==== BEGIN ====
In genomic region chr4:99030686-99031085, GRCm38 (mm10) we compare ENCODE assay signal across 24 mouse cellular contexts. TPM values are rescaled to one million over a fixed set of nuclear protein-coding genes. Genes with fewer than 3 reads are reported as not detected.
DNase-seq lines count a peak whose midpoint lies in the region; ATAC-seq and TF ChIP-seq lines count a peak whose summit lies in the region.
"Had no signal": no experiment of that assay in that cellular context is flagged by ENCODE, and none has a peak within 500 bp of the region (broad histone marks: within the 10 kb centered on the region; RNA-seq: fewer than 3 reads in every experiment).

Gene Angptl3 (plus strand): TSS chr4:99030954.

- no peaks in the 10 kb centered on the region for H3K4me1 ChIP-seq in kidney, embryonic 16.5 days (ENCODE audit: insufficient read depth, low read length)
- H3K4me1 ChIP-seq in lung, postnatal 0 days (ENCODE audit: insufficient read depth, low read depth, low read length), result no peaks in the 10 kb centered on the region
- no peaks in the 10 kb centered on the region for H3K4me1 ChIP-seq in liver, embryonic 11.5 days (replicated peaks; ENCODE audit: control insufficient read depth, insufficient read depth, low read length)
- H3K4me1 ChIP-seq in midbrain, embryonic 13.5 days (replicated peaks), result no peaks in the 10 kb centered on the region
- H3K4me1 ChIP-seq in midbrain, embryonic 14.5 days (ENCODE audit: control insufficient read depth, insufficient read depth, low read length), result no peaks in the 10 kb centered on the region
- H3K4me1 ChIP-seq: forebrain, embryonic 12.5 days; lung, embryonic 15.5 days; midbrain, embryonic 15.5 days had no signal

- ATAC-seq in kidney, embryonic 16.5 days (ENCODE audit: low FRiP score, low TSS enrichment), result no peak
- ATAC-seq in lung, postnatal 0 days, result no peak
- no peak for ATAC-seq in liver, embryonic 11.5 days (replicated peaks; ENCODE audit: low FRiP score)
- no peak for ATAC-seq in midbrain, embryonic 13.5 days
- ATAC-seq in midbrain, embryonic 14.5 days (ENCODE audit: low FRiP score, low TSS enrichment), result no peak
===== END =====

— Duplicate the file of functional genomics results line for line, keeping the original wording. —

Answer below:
In genomic region chr4:99030686-99031085, GRCm38 (mm10) we compare ENCODE assay signal across 24 mouse cellular contexts. TPM values are rescaled to one million over a fixed set of nuclear protein-coding genes. Genes with fewer than 3 reads are reported as not detected.
DNase-seq lines count a peak whose midpoint lies in the region; ATAC-seq and TF ChIP-seq lines count a peak whose summit lies in the region.
"Had no signal": no experiment of that assay in that cellular context is flagged by ENCODE, and none has a peak within 500 bp of the region (broad histone marks: within the 10 kb centered on the region; RNA-seq: fewer than 3 reads in every experiment).

Gene Angptl3 (plus strand): TSS chr4:99030954.

- no peaks in the 10 kb centered on the region for H3K4me1 ChIP-seq in kidney, embryonic 16.5 days (ENCODE audit: insufficient read depth, low read length)
- H3K4me1 ChIP-seq in lung, postnatal 0 days (ENCODE audit: insufficient read depth, low read depth, low read length), result no peaks in the 10 kb centered on the region
- no peaks in the 10 kb centered on the region for H3K4me1 ChIP-seq in liver, embryonic 11.5 days (replicated peaks; ENCODE audit: control insufficient read depth, insufficient read depth, low read length)
- H3K4me1 ChIP-seq in midbrain, embryonic 13.5 days (replicated peaks), result no peaks in the 10 kb centered on the region
- H3K4me1 ChIP-seq in midbrain, embryonic 14.5 days (ENCODE audit: control insufficient read depth, insufficient read depth, low read length), result no peaks in the 10 kb centered on the region
- H3K4me1 ChIP-seq: forebrain, embryonic 12.5 days; lung, embryonic 15.5 days; midbrain, embryonic 15.5 days had no signal

- ATAC-seq in kidney, embryonic 16.5 days (ENCODE audit: low FRiP score, low TSS enrichment), result no peak
- ATAC-seq in lung, postnatal 0 days, result no peak
- no peak for ATAC-seq in liver, embryonic 11.5 days (replicated peaks; ENCODE audit: low FRiP score)
- no peak for ATAC-seq in midbrain, embryonic 13.5 days
- ATAC-seq in midbrain, embryonic 14.5 days (ENCODE audit: low FRiP score, low TSS enrichment), result no peak